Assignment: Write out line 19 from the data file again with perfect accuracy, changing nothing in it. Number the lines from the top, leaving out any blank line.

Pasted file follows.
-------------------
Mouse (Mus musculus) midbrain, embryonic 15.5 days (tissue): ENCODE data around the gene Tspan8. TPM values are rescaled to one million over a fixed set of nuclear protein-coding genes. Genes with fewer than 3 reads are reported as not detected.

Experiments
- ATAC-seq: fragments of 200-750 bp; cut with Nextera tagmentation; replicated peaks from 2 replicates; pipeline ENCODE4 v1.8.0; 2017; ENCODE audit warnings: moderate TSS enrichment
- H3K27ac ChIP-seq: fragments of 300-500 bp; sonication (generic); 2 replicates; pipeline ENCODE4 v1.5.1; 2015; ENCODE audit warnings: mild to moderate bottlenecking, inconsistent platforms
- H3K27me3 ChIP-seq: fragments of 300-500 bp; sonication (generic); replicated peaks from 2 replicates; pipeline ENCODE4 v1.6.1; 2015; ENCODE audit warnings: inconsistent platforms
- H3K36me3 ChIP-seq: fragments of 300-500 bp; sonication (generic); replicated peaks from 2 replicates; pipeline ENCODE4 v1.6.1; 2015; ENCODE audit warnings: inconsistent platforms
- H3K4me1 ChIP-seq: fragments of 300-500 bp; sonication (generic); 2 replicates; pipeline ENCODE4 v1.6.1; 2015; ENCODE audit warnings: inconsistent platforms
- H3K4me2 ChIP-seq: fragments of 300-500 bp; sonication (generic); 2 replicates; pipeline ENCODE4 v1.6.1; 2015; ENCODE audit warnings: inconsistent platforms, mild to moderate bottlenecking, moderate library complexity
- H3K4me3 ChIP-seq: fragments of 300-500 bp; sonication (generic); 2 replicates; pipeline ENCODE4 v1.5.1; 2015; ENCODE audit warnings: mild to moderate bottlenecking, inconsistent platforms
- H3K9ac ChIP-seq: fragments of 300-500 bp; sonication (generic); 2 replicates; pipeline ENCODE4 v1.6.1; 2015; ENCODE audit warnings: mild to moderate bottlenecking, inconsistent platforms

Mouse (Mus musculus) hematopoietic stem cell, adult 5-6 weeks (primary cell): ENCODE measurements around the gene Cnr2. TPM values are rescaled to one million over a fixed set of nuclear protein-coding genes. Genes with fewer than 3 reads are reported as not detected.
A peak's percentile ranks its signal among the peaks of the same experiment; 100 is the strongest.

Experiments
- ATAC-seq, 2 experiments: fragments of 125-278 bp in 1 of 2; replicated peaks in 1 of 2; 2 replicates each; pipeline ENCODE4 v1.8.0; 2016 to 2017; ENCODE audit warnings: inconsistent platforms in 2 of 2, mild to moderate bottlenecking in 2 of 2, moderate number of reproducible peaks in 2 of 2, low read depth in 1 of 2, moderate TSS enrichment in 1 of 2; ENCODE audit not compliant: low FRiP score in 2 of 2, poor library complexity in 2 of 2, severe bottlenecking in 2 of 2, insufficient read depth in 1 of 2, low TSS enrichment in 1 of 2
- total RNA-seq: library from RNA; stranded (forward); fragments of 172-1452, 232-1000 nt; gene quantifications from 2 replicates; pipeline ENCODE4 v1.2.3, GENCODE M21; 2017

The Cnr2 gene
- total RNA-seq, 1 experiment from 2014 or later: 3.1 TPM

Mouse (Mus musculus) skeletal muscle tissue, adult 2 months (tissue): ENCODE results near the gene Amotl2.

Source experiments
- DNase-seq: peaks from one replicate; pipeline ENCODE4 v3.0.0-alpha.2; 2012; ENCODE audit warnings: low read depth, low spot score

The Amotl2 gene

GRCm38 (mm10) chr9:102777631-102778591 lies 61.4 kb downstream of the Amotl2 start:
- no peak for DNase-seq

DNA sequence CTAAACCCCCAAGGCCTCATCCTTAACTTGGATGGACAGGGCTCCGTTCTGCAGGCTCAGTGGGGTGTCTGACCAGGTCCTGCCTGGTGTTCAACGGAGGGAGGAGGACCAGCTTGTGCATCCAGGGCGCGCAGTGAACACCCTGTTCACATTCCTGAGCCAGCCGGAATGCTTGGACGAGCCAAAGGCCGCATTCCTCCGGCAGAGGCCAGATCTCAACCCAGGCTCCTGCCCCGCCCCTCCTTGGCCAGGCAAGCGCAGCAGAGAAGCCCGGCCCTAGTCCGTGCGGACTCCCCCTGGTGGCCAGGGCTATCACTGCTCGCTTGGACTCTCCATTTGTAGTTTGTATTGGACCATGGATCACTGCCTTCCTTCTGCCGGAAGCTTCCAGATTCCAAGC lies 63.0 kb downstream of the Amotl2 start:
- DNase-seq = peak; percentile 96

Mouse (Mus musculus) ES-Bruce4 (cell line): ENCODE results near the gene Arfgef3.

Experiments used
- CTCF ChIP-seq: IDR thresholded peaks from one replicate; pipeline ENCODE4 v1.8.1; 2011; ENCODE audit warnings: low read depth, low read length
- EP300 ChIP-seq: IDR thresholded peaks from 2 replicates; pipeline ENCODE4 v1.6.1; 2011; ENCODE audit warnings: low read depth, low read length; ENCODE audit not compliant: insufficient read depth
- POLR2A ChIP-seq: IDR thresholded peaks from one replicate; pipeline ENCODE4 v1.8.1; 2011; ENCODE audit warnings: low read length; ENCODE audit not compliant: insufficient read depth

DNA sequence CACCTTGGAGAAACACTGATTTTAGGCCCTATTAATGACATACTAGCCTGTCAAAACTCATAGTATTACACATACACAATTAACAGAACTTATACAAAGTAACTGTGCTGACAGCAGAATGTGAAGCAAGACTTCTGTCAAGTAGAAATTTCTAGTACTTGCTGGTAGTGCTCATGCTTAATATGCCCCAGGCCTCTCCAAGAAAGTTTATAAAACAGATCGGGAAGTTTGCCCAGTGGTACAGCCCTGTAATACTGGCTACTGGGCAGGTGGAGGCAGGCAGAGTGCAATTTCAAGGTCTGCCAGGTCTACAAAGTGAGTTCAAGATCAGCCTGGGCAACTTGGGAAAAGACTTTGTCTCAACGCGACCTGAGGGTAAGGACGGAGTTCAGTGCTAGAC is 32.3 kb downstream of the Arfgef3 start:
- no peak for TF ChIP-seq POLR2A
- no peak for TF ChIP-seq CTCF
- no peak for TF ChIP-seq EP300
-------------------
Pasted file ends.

Source experiments